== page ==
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1 point by almkglor 4111 days ago | link | parent

The current style has an optimization where all globals are simply referenced directly from an array in O(1). I'd rather that symbols point to entries in this array, because symbol-as-global-variable lookups are expected to be completely nonexistent if 'eval isn't involved in the program anyway (who uses 'eval in a language with 'read?). Only newly created symbols must have allocated variable values, and only for the benefit of 'eval'ed code - we can already know the global variables in the compiled code, because the compiler need that info anyway.

Basically:

  struct {
    long type; /*T_SYM*/
    char* stringform;
  #ifdef EVAL_USED
    obj* binding;
  #endif
  } symbol;

   int main(){
     /*compiler generated only if eval is used*/
     obj sym; symbol* sympt;
     sym = SYM2OBJ("globalvar0");
     sympt = (symbol*) sym;
     sympt->binding = &GLOBAL(0);
     sym = SYM2OBJ("globalvar1");
     sympt = (symbol*) sym;
     sympt->binding = &GLOBAL(1);
     ...
   }
This way the current performance is retained (global variable lookups are O(1)).


2 points by stefano 4110 days ago | link

I don't know how much this solution will be once support for a dynamic load (e.g. from the REPL) will have to be implemented, because you'll have to keep an index of the last global variables created across different compilation sessions. With threads it gets even more complicated (mutex on the index?). With symbols it would be simpler to implement a dynamic load or definition of a global var from the REPL. The price paid is a slightly slower access to global variables, because 2 references to memory are necessary for every refrence to a global var. Global variables lookups are still O(1) though, e.g: sym->binding for read access and sym->binding = value for write access.

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2 points by almkglor 4110 days ago | link

> the last global variables created across different compilation sessions

I don't understand this part. I was proposing that 'eval would be an interpreter, not a compiler. My intentions was that compiled code would be statically generated (the way it's done now), so 'eval cannot possibly compile code. It would be a compiled interpreter of Arc. arc2c is a static compiler, so 'eval won't add ever add compiled code; the best it can do is create a 'interpreted-fn object that contains an interpreted function's code (as a list) and the enclosing interpreted environment

So a dynamic load would just interpret the expressions in the file being loaded:

  (set load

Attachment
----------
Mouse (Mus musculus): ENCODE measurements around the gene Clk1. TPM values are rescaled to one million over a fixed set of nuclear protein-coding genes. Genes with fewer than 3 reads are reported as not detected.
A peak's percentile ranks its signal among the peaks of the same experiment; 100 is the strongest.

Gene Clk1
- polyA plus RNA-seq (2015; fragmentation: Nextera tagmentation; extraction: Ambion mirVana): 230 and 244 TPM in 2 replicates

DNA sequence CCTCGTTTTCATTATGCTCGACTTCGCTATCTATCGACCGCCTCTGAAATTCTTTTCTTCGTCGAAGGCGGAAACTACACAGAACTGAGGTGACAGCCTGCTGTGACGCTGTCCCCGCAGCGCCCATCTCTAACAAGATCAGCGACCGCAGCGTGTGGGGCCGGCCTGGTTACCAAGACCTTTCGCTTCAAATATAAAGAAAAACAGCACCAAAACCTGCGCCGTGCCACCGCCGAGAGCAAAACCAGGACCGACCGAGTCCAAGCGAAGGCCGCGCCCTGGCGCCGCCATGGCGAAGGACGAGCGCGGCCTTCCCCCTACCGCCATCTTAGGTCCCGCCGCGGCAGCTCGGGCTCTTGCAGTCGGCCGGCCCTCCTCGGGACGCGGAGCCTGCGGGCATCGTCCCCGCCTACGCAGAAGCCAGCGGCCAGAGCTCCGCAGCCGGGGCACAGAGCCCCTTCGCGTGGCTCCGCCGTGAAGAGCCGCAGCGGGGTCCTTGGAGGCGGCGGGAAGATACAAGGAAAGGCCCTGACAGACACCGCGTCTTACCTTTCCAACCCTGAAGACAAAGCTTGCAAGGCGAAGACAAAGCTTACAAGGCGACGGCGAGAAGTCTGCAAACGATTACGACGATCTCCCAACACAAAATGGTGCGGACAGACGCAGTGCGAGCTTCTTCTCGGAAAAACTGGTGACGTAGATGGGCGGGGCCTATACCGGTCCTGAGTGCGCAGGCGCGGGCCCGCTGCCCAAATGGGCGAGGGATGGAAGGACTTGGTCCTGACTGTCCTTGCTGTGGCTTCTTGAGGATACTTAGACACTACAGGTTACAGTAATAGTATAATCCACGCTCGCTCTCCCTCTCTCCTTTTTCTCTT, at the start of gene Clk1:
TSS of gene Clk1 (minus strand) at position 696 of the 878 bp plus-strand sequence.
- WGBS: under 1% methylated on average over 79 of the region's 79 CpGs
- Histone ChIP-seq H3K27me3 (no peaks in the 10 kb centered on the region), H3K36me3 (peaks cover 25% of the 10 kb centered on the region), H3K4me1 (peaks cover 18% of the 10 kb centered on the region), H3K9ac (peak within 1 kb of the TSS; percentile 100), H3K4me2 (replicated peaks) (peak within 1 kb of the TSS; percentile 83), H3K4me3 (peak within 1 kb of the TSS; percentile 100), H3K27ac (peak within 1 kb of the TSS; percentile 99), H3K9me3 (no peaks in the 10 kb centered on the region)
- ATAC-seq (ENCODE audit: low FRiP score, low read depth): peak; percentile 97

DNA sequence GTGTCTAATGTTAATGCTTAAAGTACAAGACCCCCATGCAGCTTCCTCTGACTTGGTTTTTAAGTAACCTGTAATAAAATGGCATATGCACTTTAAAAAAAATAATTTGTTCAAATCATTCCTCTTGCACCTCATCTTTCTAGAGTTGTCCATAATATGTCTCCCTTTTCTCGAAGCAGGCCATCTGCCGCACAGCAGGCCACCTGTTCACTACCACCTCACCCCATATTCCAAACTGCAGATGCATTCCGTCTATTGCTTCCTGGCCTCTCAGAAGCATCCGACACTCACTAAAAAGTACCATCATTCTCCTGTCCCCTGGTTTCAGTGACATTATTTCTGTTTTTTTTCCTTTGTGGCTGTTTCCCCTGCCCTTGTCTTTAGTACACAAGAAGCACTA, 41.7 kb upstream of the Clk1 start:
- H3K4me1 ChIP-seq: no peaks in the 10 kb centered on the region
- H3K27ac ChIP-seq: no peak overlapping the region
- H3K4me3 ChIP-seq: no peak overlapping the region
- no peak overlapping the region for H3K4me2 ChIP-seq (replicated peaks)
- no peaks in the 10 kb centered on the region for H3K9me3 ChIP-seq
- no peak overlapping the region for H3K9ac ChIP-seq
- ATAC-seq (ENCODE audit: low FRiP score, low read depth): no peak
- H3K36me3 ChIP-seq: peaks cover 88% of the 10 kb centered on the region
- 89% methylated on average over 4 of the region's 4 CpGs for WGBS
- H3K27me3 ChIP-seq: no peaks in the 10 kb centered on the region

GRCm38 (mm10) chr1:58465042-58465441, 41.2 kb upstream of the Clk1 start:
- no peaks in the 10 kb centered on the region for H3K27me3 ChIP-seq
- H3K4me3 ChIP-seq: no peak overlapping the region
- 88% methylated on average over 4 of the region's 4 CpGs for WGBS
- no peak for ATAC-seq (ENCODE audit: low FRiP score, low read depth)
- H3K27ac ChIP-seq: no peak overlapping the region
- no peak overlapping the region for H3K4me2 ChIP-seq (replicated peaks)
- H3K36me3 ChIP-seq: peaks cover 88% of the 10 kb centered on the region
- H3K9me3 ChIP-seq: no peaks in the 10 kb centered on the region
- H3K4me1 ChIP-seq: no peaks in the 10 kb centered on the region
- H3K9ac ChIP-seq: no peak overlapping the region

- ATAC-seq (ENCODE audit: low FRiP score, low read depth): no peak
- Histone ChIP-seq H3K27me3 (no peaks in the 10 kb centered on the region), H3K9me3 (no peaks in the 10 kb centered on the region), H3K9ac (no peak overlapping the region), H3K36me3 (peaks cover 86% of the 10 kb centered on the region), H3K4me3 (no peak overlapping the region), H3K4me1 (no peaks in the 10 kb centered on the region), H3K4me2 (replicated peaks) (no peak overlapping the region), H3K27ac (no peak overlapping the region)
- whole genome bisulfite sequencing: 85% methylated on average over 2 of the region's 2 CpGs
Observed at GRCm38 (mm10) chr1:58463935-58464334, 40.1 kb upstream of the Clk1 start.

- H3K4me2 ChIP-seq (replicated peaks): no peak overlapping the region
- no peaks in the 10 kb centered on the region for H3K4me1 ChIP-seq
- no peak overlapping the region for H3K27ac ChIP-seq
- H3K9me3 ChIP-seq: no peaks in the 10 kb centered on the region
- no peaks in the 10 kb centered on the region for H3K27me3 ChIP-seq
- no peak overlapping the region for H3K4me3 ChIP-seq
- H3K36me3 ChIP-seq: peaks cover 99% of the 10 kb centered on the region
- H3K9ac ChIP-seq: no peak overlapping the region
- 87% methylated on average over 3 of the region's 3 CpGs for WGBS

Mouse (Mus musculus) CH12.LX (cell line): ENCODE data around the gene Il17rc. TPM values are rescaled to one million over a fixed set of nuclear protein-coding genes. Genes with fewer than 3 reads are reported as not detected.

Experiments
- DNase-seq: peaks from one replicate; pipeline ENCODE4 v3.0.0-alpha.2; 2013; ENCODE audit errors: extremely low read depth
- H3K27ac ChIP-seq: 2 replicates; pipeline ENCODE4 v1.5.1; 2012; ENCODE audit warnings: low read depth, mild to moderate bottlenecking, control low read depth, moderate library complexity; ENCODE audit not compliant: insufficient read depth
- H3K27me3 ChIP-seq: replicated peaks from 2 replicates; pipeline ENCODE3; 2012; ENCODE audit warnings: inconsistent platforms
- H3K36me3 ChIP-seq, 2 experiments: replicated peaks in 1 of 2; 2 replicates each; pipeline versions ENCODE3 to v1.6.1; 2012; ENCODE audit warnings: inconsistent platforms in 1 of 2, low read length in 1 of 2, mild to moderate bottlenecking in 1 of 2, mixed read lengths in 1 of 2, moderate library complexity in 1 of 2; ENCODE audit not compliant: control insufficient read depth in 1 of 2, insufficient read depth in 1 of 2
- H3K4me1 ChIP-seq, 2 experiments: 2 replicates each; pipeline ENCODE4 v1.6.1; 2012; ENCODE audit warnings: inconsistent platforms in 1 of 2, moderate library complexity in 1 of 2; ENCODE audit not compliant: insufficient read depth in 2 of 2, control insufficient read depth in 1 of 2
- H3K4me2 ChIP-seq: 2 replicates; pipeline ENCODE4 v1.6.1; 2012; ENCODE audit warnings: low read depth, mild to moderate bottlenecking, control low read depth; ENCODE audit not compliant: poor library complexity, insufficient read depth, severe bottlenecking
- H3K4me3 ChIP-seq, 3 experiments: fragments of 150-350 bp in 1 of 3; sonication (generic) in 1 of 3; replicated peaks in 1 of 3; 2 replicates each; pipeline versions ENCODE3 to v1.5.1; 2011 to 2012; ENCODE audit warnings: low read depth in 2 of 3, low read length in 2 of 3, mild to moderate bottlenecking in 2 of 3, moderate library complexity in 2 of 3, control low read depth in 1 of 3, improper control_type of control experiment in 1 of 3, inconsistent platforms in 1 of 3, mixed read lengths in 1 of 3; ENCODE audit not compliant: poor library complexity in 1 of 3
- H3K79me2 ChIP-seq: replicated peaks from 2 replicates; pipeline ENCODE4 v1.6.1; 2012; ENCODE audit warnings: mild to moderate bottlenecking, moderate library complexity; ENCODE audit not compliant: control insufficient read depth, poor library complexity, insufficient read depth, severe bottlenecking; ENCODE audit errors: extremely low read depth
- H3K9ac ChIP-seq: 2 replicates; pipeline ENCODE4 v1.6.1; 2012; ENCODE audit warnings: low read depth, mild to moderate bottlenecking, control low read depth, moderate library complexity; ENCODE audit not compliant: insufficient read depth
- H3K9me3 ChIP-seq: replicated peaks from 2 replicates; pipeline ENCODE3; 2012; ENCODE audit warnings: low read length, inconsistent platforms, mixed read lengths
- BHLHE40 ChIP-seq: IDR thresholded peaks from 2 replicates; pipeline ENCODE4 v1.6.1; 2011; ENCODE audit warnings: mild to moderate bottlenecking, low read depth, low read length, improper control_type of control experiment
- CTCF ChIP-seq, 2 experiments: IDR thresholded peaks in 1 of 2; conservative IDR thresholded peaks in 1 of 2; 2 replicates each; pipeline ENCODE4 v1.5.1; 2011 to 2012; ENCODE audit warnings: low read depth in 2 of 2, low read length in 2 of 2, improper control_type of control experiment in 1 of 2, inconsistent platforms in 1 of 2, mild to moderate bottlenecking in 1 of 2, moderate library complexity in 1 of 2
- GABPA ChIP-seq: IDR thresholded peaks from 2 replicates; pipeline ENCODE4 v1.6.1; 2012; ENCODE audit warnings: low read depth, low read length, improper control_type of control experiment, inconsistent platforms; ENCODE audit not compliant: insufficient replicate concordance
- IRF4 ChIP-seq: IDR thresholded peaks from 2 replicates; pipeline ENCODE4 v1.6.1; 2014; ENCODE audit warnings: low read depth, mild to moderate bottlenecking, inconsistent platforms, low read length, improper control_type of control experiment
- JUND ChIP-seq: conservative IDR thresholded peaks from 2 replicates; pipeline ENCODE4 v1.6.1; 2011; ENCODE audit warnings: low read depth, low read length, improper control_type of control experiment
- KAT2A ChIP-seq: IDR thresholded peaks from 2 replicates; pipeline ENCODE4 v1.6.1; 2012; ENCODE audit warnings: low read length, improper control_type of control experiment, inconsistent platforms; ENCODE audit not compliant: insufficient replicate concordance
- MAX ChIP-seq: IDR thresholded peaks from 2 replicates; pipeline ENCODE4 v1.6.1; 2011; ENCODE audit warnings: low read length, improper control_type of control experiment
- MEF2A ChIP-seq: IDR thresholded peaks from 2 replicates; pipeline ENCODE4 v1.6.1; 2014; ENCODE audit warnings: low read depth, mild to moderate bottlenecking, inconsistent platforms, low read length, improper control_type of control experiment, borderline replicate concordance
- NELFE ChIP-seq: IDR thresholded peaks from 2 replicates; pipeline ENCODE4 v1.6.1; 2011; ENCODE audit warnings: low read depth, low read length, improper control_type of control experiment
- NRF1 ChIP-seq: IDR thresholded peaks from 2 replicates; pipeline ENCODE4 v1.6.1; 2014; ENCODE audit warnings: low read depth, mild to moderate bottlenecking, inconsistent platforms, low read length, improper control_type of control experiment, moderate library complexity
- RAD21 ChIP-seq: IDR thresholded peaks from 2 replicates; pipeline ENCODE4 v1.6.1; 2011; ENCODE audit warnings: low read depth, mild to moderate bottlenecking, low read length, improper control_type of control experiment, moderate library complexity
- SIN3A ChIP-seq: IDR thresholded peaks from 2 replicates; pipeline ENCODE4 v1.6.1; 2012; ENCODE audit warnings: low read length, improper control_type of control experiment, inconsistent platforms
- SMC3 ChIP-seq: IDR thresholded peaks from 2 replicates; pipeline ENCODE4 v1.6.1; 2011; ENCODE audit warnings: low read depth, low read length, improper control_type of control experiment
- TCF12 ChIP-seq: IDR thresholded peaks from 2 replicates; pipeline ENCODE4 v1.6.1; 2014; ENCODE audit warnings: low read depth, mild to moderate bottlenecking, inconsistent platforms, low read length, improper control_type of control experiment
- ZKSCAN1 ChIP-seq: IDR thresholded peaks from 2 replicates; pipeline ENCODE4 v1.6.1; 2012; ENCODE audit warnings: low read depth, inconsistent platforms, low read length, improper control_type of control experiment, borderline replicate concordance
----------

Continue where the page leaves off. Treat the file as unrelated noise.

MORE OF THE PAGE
(fn (f)
      (w/infile s f
        (whilet e (read s)
          (eval e)))))
'eval would be able to access the global variable table indirectly via the symbols and %symeval/%symset.

Basically, 'eval would be compiled to something like this:

  (set eval
    (fn (e (o env nil))
      (if (isa e 'symbol)
          (if env (lookup-environment env e)
                  (%symeval e))
          (...))))
Also: if the compiled code doesn't reference it, it won't be in the GLOBAL() array. The reason is simple: the compiled code won't reference it, ever. If 'globalvar isn't in GLOBAL(), then it does not exist in the compiled code. So it doesn't matter that it's not in the GLOBAL() array - the compiled code never referenced that global, so it won't ever use an index into the GLOBAL() array to refer to it. The interpreted code might, but that's why we have an indirect reference connected to the symeval.

Also, when I say O(1), I mean O(1) with the number one, as in only one layer of indirection (an index within a table). If global bindings are kept with the symbol only, then all global accesses - even precompiled ones - need (1) to find the symbol and (2) get the binding, for a total of O(2).

In other words: 'compile-file compiles, but it creates a new executable which is never connected to the process that ran 'compile-file. 'eval just interprets, and if the interpreted code mutates a global of the program, then that global gets mutated for real, in the program (what are you doing using 'eval on untrusted coe anyway). But if the interpreted code mutates a global that is never used in the program, it just creates a new global variable, one which is never referenced by the program (by definition, because the program never used it).

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1 point by stefano 4110 days ago | link

I thought eval compiled code, loaded it and then executed it. I've been mistaken. With the compiled code completely static then your strategy is better than assigning values to symbols.

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